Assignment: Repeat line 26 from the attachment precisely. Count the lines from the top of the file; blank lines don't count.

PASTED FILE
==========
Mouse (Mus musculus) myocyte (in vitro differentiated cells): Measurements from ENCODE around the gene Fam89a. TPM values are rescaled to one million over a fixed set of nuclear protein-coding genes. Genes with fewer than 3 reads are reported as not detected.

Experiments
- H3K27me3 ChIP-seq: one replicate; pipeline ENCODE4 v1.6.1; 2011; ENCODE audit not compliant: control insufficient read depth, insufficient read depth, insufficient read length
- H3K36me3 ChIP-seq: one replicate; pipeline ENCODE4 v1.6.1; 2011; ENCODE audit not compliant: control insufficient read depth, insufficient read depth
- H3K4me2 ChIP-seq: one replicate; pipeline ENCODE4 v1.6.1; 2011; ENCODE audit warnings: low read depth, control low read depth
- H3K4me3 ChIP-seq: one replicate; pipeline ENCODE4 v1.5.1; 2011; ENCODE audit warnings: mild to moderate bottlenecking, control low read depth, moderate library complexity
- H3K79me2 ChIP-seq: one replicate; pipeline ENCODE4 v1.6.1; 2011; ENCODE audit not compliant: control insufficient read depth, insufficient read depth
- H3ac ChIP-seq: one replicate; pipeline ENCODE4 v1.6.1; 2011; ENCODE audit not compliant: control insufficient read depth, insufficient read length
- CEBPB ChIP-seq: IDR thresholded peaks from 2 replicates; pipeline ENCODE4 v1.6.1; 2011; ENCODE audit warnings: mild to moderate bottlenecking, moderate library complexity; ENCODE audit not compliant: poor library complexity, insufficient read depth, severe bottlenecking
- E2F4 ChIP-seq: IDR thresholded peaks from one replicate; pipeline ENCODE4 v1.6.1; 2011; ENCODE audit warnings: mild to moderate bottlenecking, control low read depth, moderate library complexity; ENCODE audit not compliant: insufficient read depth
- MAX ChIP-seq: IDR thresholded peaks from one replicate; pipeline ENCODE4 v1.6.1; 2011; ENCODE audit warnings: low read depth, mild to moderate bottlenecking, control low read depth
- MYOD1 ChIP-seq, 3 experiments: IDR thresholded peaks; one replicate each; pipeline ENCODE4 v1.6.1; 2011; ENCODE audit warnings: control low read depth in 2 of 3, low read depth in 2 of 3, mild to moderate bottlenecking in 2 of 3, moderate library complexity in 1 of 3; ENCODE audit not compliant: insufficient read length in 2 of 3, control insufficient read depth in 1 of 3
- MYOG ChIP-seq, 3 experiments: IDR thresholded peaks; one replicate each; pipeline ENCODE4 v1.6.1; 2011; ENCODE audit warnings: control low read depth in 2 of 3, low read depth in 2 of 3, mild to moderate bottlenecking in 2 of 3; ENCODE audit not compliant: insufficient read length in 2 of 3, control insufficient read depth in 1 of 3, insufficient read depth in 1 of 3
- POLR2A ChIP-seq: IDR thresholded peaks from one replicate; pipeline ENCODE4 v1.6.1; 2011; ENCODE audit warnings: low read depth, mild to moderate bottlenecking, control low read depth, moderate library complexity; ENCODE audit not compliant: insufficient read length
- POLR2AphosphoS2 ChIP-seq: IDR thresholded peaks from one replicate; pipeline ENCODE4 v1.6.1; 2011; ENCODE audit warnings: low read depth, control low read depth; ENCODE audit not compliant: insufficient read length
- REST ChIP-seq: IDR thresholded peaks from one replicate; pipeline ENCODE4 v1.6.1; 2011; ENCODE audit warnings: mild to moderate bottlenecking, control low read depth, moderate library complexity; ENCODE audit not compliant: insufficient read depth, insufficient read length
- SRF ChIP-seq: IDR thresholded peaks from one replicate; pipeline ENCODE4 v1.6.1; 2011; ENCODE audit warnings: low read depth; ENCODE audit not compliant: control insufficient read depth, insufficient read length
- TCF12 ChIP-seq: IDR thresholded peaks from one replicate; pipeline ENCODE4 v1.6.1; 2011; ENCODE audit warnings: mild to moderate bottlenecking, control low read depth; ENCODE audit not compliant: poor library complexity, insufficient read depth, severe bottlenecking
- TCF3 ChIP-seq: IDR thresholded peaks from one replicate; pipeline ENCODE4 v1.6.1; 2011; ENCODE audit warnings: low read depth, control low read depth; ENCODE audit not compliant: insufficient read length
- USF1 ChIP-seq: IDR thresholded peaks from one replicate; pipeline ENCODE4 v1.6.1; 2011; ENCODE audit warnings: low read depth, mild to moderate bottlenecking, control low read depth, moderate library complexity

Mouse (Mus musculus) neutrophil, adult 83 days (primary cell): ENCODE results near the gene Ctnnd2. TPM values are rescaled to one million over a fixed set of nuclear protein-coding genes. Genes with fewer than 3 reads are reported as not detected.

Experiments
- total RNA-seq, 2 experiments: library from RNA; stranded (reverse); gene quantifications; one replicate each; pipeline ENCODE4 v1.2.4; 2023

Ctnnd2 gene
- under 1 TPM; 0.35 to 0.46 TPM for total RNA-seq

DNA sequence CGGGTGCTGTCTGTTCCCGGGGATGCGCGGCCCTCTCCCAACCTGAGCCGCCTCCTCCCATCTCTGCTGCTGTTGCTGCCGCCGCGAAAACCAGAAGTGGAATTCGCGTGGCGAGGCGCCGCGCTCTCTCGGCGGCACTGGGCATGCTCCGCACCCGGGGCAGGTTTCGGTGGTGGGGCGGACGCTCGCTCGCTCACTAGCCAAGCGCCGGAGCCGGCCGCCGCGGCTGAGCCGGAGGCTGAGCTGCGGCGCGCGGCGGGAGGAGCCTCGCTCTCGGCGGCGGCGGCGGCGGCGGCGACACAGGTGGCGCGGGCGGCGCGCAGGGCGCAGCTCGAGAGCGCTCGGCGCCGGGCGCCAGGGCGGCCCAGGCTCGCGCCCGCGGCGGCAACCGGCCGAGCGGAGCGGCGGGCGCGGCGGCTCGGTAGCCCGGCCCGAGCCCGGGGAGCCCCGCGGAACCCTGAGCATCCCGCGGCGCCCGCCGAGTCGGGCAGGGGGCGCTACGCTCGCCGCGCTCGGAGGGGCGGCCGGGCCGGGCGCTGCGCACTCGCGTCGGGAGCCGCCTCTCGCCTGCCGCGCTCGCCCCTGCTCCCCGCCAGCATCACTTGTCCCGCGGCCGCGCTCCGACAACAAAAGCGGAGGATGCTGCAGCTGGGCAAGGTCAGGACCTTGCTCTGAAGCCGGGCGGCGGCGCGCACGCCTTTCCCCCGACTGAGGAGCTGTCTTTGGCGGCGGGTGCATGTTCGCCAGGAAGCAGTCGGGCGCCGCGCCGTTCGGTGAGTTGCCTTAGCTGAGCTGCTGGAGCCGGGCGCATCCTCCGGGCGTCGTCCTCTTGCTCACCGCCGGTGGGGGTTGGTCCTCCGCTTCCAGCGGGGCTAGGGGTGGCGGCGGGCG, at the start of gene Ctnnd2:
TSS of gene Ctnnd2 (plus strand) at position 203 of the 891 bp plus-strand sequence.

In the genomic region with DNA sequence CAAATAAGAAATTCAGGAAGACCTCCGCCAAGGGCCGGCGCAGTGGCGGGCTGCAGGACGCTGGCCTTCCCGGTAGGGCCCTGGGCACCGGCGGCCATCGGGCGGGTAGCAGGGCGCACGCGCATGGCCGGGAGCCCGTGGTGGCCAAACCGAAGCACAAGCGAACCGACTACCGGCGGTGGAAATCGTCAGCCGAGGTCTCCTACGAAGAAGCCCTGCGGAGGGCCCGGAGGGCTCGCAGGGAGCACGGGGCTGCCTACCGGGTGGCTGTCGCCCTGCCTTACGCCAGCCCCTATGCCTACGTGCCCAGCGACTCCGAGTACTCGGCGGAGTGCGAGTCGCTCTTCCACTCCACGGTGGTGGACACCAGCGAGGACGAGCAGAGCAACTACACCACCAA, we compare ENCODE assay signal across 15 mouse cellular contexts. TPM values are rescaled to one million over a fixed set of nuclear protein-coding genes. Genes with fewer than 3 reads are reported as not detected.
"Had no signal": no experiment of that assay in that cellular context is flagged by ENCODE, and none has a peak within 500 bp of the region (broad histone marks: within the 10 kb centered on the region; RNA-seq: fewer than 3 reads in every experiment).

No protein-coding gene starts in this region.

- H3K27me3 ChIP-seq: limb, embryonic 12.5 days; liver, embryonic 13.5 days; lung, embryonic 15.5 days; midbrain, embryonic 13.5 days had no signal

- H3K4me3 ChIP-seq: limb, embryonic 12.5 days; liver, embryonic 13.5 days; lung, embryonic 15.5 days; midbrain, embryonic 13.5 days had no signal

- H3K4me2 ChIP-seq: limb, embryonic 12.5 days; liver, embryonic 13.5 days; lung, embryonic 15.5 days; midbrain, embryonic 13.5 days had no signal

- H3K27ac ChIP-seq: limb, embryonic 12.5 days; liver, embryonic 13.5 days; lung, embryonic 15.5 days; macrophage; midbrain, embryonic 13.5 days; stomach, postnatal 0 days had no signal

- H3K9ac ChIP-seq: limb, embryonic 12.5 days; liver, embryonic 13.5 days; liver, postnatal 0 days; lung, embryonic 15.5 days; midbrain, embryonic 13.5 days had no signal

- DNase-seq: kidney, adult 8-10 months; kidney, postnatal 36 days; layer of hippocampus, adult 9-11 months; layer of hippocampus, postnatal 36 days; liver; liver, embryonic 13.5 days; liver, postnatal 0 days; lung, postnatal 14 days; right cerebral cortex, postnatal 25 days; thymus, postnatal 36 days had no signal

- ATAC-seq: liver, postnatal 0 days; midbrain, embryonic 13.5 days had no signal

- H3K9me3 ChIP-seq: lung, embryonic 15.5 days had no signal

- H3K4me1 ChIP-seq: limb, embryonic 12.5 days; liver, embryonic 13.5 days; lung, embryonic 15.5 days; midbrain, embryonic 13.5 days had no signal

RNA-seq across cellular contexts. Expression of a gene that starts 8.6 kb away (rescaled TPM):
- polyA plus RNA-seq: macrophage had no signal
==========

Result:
DNA sequence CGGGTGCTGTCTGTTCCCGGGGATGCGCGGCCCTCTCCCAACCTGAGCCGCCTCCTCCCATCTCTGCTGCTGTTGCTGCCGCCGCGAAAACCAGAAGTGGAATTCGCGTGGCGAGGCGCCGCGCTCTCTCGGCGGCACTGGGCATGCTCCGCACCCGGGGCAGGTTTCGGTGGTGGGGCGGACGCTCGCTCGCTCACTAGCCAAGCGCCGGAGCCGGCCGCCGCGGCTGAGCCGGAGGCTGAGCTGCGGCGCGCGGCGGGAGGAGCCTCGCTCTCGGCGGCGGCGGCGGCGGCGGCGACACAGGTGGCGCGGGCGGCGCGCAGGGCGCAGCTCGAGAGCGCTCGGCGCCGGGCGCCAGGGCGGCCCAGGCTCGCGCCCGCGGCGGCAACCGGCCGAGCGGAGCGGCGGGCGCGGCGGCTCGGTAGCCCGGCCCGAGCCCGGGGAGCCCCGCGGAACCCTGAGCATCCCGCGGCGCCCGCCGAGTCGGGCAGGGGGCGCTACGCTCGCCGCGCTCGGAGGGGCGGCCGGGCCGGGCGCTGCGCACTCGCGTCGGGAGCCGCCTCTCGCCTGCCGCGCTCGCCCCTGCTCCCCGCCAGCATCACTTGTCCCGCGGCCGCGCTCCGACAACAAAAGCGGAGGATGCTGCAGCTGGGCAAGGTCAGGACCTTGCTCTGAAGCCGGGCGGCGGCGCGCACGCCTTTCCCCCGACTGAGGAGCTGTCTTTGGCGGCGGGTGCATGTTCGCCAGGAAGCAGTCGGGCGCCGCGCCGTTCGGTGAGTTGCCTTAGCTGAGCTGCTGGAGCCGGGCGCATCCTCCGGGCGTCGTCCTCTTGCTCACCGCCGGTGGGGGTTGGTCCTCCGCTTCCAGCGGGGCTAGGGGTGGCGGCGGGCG, at the start of gene Ctnnd2: